Dollars for decongestion: Placer County receives grant to develop transportation plan
Placer County is looking to tackle traffic congestion along State Routes 28, 267 and 89, which make up the Resort Triangle area.
The county was recently awarded a $600,000 grant from Caltrans through California’s gas tax, to develop a Resort Triangle Transportation Plan. Once completed the plan will provide a path to address traffic congestion, transportation demand, parking management, and ways to reduce the number of vehicle trips drivers are taking.
“One of the elements of the grant is to really look at transportation demand management,” said Stephanie Holloway, senior civil engineer for Placer County. “How we get people out of their cars and into alternative modes.”
Holloway said managing traffic congestion is a main focus within the grant. “Its focused on how we manage those roadways better and how we adapt to peak travel periods,” said Holloway.
The grant is also focused on parking management specifically in Kings Beach and Tahoe City.
“We’ve found that supply and management of parking has proven to have a dramatic effect on transportation mode choice,” said Holloway.
The plan is meant to follow up the existing Tahoe Basin Area Plan. “It’s really intended to be a how to for development projects related to transportation,” said Holloway. The region the plan covers encompasses two planning organizations, Placer County and Tahoe Regional Planning Agency. Holloway said the county plans to lead the project for a smooth implementation. She said they hope to begin work on it as soon as possible.
Trails in transit
The plan will also include improvements to bus stops to entice ridership on the regional transit system as well as trail improvements. The county plans to eventually complete a trail that loops around the resort triangle, from Tahoe City to Kings Beach to Truckee and back up Highway 89 to Tahoe City.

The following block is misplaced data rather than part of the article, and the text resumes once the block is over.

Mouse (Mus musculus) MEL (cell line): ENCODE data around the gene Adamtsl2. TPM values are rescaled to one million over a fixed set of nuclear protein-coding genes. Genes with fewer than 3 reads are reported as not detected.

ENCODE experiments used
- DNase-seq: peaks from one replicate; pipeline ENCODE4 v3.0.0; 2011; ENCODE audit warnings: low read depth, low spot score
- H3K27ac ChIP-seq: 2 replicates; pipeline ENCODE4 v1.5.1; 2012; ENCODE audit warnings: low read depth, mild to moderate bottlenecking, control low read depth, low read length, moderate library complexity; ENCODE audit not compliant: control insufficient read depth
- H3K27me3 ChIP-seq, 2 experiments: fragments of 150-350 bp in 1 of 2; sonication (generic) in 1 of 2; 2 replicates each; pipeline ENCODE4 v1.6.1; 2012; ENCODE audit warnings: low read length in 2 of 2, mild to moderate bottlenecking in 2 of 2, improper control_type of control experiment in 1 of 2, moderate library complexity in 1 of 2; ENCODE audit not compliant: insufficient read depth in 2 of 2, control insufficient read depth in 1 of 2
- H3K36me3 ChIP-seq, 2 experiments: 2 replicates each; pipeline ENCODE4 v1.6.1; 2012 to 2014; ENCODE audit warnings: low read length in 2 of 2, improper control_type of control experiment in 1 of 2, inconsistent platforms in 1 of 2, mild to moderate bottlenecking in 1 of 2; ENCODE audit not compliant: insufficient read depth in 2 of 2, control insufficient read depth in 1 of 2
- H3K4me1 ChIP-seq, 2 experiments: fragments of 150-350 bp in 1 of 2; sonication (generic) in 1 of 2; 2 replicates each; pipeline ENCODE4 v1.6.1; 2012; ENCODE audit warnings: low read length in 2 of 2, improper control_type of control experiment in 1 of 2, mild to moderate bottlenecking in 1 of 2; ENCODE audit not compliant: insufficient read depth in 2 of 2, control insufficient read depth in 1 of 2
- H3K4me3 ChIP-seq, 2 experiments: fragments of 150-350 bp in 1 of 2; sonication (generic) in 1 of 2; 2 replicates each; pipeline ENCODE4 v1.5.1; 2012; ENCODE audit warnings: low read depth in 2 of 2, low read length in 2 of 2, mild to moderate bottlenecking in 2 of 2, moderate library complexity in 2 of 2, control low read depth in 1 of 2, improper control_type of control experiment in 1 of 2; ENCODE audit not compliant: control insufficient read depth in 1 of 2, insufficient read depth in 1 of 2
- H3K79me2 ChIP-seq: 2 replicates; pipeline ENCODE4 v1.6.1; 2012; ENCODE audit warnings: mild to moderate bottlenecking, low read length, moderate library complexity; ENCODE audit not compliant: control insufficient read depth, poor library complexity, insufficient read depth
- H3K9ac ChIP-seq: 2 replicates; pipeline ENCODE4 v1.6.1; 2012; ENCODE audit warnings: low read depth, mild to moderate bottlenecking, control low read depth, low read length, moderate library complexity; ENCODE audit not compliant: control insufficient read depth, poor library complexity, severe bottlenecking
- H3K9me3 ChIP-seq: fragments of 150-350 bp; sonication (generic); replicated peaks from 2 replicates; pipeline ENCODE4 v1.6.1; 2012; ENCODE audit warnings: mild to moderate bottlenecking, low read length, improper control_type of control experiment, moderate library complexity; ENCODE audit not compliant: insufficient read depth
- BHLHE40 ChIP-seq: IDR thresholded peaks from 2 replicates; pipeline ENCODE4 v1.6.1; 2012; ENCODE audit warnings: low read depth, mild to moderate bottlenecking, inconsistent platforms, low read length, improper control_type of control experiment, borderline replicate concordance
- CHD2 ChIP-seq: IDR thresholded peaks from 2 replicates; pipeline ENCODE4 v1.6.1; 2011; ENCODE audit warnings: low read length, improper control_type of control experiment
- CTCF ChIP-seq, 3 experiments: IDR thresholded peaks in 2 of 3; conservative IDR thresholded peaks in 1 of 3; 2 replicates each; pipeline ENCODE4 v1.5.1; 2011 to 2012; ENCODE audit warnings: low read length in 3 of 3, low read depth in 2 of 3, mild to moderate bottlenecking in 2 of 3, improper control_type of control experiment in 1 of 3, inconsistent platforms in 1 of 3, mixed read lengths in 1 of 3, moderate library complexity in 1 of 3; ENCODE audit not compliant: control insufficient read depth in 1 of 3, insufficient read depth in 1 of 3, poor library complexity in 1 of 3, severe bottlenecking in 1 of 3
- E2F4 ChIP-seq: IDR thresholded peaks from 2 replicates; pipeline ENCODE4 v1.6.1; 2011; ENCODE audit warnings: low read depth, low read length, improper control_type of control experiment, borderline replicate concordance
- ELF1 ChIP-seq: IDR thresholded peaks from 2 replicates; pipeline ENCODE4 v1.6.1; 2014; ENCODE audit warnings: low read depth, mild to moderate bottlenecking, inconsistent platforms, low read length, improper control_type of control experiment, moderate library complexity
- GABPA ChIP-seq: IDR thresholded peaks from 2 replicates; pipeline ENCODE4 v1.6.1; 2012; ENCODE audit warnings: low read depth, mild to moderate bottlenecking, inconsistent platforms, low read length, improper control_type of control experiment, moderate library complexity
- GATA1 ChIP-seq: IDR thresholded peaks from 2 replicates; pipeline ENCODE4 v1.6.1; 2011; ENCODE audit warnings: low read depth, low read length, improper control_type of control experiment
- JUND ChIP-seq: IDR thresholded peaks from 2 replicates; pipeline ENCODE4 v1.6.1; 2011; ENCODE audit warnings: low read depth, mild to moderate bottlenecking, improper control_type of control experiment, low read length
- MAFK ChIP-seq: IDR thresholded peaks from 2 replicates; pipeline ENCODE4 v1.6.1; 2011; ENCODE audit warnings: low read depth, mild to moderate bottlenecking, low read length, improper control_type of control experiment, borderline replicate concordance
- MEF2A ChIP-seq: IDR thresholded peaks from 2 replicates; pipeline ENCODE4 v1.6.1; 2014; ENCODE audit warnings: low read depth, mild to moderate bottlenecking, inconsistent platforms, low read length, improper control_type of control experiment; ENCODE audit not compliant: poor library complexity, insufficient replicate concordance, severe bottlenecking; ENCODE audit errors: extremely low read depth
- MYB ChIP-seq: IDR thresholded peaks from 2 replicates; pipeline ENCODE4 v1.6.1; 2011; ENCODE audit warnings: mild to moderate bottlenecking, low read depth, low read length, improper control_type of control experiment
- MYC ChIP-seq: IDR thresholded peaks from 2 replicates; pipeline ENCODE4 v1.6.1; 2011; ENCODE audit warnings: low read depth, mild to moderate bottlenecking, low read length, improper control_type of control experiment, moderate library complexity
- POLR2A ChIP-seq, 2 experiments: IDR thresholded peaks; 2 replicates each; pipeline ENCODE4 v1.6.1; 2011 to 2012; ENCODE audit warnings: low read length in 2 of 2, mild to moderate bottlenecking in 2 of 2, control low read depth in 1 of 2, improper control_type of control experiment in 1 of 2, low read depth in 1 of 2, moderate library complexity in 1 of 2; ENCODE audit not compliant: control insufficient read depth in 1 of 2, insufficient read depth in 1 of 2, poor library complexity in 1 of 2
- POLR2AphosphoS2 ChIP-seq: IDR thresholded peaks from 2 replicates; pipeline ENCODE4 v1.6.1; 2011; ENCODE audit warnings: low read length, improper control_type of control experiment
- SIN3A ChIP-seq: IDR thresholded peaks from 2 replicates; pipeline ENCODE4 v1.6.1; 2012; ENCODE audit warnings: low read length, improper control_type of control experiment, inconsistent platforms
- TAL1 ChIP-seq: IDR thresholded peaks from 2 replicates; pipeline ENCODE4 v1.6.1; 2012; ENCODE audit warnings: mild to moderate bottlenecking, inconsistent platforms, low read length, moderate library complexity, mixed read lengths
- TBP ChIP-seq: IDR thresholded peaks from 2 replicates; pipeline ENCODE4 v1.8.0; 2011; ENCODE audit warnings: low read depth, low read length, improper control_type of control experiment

Currently a paved trail exists from Dollar Point through Tahoe City to Squaw Valley resort. The trail picks back up in Truckee at the Legacy Bike Trail and stops near the Truckee Airport. The Resort Triangle trail project aims to connect all sections of the trail, allowing residents and visitors an alternative form of transportation around North Lake Tahoe.
In October, an additional 2.2-mile of paved trail opened extending from the existing trail in Tahoe City from Dollar Drive along State Route 28 to Fulton Crescent Drive. The new edition of the 10-foot wide trail expanded the lakeside trail system to connect the neighborhoods of Cedar Flats and Highlands into Tahoe City and Squaw Valley.
This portion of the trail was the first addition the county had made to the trail since 2012. Before the addition a trail existed from Dollar Point through Tahoe City, south 10 miles to Sugar Pine Point State Park and from Tahoe City to Squaw Valley Resort. The trail picks back up in Truckee at the Legacy Bike Trail and stops near the Truckee Airport.
Hannah Jones is a reporter for the Sierra Sun. She can be reached at 530-550-2652 or firstname.lastname@example.org.